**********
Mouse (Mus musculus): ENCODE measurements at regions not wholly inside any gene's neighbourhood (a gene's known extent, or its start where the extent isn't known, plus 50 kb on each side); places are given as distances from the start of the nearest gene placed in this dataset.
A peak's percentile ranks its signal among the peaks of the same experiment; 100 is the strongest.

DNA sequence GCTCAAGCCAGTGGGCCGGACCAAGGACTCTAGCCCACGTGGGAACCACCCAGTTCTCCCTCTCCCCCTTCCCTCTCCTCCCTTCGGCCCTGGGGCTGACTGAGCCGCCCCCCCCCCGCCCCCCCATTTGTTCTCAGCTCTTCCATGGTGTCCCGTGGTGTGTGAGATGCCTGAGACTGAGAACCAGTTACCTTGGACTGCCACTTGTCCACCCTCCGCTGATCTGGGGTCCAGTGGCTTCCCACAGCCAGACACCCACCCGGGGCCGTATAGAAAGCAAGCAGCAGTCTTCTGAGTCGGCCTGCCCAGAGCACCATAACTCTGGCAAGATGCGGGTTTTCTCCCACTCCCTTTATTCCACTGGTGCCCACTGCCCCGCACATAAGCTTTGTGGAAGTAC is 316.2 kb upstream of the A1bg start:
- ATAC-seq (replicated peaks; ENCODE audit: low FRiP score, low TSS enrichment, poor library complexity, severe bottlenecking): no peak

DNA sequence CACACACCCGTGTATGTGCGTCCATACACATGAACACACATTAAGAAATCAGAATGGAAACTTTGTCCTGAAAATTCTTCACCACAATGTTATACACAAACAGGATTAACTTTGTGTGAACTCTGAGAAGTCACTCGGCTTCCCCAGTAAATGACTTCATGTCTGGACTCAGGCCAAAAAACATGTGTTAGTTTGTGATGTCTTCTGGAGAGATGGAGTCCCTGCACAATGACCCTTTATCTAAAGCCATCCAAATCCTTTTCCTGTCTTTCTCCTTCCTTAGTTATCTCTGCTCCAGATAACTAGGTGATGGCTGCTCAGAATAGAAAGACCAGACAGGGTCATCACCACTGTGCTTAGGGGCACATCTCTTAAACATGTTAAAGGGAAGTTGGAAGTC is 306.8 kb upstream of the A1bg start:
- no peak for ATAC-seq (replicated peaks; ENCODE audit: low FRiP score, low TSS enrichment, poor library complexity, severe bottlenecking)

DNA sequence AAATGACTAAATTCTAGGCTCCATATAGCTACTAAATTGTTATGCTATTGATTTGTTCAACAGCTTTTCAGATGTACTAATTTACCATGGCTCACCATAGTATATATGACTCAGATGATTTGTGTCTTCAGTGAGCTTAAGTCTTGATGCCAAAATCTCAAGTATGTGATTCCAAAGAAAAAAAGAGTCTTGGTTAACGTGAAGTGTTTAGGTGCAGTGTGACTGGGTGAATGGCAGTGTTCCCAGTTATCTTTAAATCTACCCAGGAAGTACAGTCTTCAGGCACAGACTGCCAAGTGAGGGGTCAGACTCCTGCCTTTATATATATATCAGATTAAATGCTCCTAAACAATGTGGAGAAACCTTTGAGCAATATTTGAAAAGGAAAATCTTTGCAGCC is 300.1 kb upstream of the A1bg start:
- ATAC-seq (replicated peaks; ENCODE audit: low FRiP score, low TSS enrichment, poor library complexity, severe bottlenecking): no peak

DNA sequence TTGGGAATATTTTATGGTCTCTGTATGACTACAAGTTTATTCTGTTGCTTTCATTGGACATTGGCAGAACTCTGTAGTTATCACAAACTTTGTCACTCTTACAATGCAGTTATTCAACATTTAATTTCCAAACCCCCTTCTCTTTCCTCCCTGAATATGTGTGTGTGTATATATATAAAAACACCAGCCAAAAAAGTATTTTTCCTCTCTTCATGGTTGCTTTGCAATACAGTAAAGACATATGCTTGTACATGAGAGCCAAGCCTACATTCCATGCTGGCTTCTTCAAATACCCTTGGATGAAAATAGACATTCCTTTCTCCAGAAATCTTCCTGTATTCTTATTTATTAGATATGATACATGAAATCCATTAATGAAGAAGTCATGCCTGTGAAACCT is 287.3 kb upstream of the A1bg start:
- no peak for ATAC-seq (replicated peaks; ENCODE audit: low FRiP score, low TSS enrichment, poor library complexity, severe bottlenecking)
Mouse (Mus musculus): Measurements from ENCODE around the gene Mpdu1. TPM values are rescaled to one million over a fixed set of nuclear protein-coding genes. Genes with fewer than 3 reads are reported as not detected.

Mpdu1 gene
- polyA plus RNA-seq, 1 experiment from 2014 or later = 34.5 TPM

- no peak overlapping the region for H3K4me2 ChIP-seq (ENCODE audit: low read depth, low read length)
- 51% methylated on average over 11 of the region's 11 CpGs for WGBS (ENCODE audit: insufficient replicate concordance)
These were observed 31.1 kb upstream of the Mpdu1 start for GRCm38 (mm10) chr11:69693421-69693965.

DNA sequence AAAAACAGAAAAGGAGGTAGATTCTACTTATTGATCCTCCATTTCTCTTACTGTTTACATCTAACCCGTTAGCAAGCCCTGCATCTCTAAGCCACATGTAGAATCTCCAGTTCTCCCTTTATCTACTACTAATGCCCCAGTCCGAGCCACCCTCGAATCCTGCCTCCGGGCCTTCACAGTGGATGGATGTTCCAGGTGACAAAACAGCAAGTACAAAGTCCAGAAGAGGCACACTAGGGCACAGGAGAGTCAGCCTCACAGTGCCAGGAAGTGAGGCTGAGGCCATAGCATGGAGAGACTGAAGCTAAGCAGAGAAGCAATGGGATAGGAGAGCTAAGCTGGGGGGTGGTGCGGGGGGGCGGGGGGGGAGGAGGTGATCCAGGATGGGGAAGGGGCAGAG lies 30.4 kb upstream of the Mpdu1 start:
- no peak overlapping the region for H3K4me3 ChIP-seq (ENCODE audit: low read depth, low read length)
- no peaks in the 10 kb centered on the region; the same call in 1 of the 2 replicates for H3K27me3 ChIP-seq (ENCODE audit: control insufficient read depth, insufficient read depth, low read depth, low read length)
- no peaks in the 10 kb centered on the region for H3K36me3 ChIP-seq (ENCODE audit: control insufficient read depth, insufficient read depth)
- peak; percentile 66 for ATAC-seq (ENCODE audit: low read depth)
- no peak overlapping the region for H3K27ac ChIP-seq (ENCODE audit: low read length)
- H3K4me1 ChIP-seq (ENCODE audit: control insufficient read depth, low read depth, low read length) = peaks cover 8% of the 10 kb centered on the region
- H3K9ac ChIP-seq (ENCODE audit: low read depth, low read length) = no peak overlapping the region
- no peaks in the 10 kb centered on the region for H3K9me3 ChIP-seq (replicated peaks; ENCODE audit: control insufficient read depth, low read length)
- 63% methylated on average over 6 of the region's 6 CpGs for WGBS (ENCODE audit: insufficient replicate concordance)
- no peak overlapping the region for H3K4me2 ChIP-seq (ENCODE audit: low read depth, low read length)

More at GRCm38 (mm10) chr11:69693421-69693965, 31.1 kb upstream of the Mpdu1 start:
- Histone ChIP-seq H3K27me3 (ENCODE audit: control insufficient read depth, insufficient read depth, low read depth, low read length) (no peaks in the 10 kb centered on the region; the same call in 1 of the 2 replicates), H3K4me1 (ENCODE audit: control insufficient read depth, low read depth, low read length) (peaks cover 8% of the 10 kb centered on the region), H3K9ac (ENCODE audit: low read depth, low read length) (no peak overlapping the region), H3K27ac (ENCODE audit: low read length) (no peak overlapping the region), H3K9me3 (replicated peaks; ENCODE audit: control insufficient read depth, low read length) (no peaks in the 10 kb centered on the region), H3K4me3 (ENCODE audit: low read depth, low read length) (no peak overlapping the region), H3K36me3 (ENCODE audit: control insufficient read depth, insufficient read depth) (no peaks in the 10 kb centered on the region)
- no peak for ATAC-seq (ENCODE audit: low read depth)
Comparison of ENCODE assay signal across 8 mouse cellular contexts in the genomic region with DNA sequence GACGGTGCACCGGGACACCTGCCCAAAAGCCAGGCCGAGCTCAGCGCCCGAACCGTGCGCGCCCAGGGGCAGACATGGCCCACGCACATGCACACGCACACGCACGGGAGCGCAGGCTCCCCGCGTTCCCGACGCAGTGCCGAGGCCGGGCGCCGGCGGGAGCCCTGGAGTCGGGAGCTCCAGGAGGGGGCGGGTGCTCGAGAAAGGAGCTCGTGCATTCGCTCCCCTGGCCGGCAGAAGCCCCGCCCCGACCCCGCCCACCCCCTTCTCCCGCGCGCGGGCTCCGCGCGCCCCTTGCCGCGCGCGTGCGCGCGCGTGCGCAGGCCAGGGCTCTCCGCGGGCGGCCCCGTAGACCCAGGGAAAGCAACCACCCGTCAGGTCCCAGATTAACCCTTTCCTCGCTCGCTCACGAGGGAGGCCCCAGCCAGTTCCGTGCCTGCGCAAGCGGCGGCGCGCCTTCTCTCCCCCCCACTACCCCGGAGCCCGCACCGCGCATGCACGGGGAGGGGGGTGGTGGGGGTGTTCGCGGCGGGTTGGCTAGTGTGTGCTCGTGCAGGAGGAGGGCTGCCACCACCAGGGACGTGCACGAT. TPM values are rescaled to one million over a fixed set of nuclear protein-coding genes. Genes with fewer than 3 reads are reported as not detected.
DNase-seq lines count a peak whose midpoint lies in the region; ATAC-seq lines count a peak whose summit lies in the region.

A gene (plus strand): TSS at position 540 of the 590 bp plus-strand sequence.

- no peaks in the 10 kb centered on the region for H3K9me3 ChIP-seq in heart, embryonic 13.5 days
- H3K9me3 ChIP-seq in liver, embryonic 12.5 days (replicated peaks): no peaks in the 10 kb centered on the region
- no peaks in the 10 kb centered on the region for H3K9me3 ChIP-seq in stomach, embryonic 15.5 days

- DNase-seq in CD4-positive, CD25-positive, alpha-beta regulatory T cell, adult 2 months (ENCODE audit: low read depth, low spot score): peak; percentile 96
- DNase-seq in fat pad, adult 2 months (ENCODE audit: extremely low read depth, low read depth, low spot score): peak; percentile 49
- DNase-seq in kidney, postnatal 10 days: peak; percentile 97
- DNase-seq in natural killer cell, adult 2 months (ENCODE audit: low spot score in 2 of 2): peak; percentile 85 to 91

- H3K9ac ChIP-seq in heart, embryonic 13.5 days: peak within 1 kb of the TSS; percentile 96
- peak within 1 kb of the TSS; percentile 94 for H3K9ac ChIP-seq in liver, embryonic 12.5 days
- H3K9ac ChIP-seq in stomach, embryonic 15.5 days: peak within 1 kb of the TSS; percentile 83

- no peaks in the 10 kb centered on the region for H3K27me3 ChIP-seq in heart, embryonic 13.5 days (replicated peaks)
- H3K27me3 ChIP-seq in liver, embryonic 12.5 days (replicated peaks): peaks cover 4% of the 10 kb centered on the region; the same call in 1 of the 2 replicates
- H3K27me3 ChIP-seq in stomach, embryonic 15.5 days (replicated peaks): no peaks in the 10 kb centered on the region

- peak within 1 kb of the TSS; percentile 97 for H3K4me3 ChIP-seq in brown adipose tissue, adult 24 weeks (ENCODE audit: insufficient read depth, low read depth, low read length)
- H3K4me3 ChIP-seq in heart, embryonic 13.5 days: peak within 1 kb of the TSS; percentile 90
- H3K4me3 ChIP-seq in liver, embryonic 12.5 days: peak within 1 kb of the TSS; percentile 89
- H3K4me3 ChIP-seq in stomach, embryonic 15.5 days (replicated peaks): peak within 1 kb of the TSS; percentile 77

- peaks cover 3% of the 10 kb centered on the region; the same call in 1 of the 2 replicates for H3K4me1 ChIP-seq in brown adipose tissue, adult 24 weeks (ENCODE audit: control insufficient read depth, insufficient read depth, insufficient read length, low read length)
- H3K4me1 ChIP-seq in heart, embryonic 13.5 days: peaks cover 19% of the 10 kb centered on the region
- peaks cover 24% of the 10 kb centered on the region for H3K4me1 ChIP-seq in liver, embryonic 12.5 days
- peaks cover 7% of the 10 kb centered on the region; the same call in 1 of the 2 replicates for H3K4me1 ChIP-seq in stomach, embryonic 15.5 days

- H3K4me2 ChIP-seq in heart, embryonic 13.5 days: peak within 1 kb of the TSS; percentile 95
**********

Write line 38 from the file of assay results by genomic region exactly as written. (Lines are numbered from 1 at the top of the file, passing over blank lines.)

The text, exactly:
- DNase-seq in fat pad, adult 2 months (ENCODE audit: extremely low read depth, low read depth, low spot score): peak; percentile 49